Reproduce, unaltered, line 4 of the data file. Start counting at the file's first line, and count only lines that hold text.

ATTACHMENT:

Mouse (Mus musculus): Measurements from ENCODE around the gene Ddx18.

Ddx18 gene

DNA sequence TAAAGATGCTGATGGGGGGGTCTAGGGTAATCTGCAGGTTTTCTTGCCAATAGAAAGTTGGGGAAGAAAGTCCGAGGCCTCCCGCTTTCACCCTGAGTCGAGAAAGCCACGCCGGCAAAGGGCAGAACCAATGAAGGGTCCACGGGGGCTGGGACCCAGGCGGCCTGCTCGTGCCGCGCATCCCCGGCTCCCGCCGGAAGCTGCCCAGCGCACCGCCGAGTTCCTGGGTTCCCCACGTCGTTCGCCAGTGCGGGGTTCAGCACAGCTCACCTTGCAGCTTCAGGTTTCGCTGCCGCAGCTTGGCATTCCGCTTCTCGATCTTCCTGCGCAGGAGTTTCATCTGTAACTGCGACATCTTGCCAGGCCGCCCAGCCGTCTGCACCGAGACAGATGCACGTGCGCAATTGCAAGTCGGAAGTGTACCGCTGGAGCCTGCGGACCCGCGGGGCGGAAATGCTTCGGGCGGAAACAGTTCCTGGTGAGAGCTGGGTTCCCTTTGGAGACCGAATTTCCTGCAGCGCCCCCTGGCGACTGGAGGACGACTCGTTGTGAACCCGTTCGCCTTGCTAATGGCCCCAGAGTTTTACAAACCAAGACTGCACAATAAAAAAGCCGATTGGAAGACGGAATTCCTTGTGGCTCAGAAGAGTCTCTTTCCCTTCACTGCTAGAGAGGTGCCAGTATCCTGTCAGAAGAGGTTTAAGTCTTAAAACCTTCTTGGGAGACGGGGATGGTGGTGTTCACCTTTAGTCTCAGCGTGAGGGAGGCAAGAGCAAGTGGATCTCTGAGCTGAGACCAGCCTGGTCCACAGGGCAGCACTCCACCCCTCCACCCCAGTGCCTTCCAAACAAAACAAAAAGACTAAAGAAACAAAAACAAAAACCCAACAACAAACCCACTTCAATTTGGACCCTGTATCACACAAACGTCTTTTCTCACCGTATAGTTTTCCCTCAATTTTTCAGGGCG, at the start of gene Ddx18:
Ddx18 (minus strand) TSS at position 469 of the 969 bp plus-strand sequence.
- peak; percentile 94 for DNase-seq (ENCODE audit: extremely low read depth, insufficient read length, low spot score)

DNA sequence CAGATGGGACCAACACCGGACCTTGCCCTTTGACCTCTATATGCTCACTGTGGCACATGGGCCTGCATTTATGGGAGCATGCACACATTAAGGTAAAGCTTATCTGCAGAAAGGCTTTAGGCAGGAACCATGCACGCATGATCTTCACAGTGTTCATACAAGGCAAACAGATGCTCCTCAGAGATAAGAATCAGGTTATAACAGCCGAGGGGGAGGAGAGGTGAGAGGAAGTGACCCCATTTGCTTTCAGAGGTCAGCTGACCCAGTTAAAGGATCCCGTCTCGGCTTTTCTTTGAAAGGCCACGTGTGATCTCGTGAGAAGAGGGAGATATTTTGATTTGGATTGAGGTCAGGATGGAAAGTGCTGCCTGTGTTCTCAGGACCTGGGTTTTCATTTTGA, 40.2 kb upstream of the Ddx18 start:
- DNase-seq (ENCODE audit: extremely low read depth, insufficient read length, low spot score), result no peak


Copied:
Ddx18 (minus strand) TSS at position 469 of the 969 bp plus-strand sequence.